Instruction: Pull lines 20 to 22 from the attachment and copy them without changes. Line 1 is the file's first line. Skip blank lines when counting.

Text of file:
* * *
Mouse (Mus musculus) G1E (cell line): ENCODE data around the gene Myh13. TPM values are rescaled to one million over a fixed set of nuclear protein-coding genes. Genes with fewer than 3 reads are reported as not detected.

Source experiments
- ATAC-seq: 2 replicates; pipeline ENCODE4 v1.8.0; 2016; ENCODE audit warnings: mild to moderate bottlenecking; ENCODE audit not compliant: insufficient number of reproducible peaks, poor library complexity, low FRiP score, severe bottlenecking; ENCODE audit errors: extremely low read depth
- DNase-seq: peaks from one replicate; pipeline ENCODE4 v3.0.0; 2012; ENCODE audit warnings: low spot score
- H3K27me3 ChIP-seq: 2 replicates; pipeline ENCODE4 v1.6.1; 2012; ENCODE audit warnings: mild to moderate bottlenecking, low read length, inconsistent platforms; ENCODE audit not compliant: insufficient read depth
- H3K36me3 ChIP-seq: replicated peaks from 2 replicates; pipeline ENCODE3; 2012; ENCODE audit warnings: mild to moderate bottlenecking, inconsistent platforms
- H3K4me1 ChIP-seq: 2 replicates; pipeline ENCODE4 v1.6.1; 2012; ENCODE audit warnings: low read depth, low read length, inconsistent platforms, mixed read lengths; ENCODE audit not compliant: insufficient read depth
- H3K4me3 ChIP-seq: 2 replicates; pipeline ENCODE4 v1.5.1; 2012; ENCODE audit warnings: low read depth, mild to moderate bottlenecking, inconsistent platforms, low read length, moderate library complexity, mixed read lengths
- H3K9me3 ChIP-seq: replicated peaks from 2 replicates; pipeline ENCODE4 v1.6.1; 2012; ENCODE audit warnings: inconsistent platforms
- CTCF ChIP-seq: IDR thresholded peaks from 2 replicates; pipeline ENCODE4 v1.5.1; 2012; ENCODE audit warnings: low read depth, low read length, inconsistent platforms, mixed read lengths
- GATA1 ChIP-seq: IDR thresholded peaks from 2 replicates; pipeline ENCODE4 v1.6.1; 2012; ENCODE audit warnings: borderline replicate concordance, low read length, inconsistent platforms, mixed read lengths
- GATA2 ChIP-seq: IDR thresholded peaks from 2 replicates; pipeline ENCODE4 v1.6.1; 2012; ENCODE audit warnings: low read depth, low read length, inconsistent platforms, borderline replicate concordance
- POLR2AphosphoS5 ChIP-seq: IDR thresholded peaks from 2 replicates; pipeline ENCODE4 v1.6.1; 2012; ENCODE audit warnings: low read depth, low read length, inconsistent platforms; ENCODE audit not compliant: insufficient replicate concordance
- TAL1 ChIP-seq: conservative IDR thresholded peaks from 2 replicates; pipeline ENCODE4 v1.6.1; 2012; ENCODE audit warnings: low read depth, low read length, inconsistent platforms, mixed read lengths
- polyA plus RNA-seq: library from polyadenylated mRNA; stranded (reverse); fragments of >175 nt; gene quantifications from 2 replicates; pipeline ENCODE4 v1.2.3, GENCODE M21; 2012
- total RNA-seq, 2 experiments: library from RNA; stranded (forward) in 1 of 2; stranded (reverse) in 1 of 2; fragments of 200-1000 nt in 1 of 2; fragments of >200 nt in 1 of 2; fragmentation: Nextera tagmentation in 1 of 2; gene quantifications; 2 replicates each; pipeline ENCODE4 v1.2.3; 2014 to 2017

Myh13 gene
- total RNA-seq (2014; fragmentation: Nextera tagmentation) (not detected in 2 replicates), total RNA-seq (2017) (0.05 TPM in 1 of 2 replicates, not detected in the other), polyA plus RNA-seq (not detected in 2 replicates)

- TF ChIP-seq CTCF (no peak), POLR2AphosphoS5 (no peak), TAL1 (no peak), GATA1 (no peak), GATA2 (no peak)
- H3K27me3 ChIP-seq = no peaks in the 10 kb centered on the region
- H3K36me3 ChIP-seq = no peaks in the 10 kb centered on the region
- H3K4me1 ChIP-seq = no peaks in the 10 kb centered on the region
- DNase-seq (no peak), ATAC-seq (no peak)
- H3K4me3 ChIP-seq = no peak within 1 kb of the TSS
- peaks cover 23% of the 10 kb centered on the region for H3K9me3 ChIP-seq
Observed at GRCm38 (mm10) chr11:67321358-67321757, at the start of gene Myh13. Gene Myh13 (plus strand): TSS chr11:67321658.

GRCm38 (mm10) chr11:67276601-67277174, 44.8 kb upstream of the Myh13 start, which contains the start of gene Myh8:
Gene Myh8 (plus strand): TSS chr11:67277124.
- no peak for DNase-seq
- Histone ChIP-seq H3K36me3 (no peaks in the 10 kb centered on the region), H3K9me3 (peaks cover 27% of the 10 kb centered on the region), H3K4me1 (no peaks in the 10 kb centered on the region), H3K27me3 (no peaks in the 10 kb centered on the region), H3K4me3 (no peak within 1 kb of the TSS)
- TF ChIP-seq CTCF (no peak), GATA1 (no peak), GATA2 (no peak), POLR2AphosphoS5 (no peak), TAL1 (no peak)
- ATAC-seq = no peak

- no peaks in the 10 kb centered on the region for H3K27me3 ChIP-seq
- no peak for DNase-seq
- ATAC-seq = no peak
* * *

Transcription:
- H3K27me3 ChIP-seq = no peaks in the 10 kb centered on the region
- H3K36me3 ChIP-seq = no peaks in the 10 kb centered on the region
- H3K4me1 ChIP-seq = no peaks in the 10 kb centered on the region